Prime Minister Boris Johnson speaks during a press conference, at 10 Downing Street, in London, on the government's coronavirus action plan

Johnson to face Commons rebellion over Huawei 5G deal

Image credit: Alberto Pezzali/PA Wire

Boris Johnson may be facing his first House of Commons defeat since his general election victory in December 2019, as a former Tory leader urges a rebellion against the Government over the inclusion of Huawei in the UK’s 5G network.

Sir Iain Duncan Smith has tabled an amendment to the Telecoms Infrastructure (Leasehold Property) Bill – which will be debated later today (10 March) – aiming to ban “high-risk vendors” such as Chinese telecoms firm Huawei from the UK's network by 31 December 2022.

It has been suggested that up to 30 Conservatives could rebel against the Government by backing the amendment. Some 26 Tory MPs have already signed the amendment, but it will take at least 41 votes against the government for the rebels to win. With a majority of 80, the government still has some leeway before a defeat is guaranteed.

The move is backed by several high-profile Conservative MPs, including former cabinet ministers Damian Green and David Davis, Tom Tugendhat (the chair of the Commons Foreign Affairs Committee) and Sir Graham Brady (the chairman of the Tory backbench 1922 Committee).

According to a number of Tory critics, Huawei is an arm of the Chinese state and a risk to UK security – claims which the firm has consistently rejected. The bill also reflects widespread misgivings across the Tory party over the decision to use Huawei in its 5G network, with fears that it could give China a “backdoor” to spy on the UK’s telecoms network.

Johnson’s decision to allow Huawei help build 5G has also been criticised by other foreign leaders, with US President Donald Trump reportedly blasting Johnson with “apoplectic” rage during a heated phone call regarding the 5G move.

However, a former chairman of BT warned that excluding Huawei from Britain’s 5G network will “significantly set back” the Government’s ambitions to extend broadband access to all areas of the country.

Sir Mike Rake, who now acts as an adviser to the Chinese tech giant, hit out at what he said were “ill-informed assertions” about the dangers of allowing the company access to the UK’s critical national infrastructure.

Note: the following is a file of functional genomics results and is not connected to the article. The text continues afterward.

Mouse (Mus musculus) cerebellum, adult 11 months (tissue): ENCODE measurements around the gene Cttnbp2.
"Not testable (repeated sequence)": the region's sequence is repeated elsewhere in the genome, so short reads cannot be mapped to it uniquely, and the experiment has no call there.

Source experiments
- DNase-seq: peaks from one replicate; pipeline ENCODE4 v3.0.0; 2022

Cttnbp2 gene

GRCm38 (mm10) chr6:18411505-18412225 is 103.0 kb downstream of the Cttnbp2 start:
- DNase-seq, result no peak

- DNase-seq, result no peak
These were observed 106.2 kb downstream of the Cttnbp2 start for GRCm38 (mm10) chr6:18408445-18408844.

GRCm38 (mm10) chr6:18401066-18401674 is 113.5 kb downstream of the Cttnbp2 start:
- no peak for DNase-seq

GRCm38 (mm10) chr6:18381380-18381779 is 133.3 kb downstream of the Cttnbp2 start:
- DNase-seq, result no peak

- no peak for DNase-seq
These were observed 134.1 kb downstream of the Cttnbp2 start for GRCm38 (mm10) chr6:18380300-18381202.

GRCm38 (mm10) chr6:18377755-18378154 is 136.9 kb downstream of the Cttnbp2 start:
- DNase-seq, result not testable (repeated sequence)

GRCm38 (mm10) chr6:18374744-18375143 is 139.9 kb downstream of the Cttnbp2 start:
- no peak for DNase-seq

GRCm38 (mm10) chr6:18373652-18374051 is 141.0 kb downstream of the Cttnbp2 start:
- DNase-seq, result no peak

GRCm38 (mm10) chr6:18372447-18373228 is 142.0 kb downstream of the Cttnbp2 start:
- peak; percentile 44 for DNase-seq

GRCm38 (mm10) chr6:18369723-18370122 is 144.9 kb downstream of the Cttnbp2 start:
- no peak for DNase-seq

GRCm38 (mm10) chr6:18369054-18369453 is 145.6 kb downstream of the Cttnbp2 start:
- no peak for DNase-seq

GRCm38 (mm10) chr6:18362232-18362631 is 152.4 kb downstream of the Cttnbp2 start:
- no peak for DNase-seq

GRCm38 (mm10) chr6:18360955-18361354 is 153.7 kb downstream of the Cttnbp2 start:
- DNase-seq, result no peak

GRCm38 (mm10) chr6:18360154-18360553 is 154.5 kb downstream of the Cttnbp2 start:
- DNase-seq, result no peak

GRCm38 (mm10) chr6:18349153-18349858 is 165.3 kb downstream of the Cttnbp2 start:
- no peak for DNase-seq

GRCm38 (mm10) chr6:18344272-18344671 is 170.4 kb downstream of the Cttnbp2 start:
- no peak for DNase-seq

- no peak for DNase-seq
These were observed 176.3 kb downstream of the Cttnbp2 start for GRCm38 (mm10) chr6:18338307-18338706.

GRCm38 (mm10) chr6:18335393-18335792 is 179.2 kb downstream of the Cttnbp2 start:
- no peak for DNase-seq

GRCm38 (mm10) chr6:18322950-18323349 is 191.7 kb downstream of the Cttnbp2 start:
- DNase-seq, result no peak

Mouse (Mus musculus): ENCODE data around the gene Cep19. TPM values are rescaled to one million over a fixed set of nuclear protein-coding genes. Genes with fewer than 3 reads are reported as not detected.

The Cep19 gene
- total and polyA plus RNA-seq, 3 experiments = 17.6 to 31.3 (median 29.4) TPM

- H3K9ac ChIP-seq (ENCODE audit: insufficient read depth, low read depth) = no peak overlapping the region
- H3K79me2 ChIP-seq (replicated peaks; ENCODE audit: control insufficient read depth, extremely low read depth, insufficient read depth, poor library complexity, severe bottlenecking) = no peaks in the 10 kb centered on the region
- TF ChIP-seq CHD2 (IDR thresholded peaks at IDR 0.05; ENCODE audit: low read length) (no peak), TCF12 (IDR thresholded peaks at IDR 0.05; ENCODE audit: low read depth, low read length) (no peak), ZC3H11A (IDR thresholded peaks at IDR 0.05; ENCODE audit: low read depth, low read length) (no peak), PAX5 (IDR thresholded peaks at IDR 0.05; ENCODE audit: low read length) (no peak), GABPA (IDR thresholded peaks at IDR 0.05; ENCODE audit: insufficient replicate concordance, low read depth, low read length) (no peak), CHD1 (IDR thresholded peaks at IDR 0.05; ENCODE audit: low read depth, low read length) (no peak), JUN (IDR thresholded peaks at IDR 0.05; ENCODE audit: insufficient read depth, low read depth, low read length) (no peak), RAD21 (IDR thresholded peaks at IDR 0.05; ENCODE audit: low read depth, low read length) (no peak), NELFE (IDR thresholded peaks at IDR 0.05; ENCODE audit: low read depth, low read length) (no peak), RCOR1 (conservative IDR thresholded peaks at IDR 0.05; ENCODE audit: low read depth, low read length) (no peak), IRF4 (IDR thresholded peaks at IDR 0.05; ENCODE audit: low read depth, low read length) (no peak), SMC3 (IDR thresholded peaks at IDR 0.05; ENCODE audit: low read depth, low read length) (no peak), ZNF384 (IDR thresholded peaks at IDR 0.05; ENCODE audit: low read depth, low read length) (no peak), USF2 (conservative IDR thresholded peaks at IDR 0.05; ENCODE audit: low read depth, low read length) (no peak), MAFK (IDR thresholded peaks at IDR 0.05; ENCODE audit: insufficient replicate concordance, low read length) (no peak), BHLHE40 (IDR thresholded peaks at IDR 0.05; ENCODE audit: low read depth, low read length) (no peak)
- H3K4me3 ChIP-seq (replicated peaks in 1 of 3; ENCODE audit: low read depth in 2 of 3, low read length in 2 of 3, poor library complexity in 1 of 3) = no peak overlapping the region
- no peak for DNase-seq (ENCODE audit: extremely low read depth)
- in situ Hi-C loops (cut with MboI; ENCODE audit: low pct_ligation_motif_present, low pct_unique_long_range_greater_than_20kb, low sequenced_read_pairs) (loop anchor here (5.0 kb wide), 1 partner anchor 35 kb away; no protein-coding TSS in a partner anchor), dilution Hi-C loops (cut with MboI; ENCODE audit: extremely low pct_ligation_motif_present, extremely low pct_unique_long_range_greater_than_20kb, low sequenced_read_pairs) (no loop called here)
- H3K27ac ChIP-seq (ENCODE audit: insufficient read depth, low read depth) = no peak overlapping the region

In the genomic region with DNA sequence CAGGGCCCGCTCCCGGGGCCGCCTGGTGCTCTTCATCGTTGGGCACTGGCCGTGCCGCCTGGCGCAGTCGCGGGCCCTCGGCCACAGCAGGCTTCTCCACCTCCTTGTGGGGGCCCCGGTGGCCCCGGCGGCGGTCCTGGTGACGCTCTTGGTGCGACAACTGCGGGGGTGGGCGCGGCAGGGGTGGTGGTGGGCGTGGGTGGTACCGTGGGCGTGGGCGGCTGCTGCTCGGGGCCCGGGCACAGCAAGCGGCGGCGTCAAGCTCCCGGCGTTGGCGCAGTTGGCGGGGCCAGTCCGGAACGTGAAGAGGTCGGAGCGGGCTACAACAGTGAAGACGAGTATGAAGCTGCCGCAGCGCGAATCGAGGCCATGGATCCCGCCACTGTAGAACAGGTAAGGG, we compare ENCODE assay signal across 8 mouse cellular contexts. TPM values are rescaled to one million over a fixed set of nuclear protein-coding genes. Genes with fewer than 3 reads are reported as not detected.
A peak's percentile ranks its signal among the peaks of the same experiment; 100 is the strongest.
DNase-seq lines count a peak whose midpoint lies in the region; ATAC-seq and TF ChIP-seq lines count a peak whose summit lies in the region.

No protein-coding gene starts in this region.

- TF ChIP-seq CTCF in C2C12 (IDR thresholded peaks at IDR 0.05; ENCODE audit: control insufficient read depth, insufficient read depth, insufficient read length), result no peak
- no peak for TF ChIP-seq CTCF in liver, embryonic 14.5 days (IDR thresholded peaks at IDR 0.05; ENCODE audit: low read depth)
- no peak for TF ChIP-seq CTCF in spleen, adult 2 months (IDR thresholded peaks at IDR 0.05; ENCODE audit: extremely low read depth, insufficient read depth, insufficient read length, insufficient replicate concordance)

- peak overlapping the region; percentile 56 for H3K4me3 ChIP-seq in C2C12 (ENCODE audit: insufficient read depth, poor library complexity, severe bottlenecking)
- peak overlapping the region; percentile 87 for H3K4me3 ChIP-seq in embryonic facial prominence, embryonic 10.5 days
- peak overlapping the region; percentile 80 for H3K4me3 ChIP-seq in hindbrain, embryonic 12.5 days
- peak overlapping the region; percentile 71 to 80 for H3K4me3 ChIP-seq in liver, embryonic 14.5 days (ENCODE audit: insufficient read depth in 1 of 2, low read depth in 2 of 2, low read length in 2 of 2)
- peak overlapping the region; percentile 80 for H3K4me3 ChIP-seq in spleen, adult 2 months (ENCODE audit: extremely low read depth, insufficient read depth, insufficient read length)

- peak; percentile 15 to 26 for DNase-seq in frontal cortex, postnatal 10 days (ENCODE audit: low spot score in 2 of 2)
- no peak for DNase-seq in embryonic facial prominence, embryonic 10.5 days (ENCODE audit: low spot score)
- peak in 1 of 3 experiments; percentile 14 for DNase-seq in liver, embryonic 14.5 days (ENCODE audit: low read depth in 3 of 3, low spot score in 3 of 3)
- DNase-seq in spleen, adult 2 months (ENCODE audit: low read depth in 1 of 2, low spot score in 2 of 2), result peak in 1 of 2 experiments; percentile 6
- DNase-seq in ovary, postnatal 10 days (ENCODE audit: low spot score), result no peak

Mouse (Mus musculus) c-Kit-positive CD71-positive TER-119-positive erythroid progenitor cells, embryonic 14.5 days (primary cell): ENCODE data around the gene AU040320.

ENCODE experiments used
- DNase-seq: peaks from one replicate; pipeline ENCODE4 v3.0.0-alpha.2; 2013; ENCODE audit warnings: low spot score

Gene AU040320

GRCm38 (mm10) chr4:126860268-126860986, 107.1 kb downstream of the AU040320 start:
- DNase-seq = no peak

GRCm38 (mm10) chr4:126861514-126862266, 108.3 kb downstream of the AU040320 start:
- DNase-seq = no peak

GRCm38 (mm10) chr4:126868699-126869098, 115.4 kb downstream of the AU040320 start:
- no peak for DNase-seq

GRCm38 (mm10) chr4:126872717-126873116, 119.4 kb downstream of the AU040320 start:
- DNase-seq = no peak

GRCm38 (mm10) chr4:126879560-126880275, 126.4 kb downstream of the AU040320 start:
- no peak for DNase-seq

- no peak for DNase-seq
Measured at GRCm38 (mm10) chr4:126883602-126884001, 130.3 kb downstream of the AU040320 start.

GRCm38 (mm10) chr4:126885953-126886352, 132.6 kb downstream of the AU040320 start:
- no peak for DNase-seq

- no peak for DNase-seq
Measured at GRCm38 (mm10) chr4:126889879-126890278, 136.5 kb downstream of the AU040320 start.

Meanwhile, Tory backbencher Bob Seely, one of the MPs behind the amendment move, said they were “laying down a marker” ahead of other legislation later in the year to establish a comprehensive telecoms security regime.

He added that there was also a “growing momentum” within the party with “three of four MPs” expressing concern for everyone likely to vote for the amendment. “We want to work with the Government, not defeat it,” he explained. “We want to co-operate with the Government to get a better solution.”

Huawei’s president for Global Government Affairs, Victor Zhang, said: “Over the last 18 months, the Government and two parliamentary committees have conducted detailed assessments of the facts and concluded there is no reason to ban Huawei from supplying 5G equipment on cyber-security grounds.

“We have been operating in Britain for nearly 20 years and played a vital role in the development and delivery of 3G and 4G for people across the UK.

“Cyber security requires high and common standards across the telecoms industry, which Huawei has always supported. Creating a 5G Britain rightly requires scrutiny and we will work with the Select Committee to address their questions in the coming months.”

In January of this year, Johnson confirmed that Huawei would be able to build “non-core” parts of the UK’s 5G networks. A series of conditions will be attached to the company’s involvement, including a 35 per cent cap on “high-risk” vendors accessing non-sensitive parts of the network. The telecoms firm was designated as a “high-risk vendor” by the National Cyber Security Centre.

“We’ve always been clear that we want to get to a position where we do not have to use high-risk vendors in our telecoms network, but we will continue to keep the 35 per cent cap under review,” a spokesman for the Prime Minister said last week.

“Our intention is for this share to reduce as market diversification takes place,” they added. “We’ve been clear that our world-leading cyber-security experts are satisfied with our approach and it won't impact on our ability to share intelligence.”

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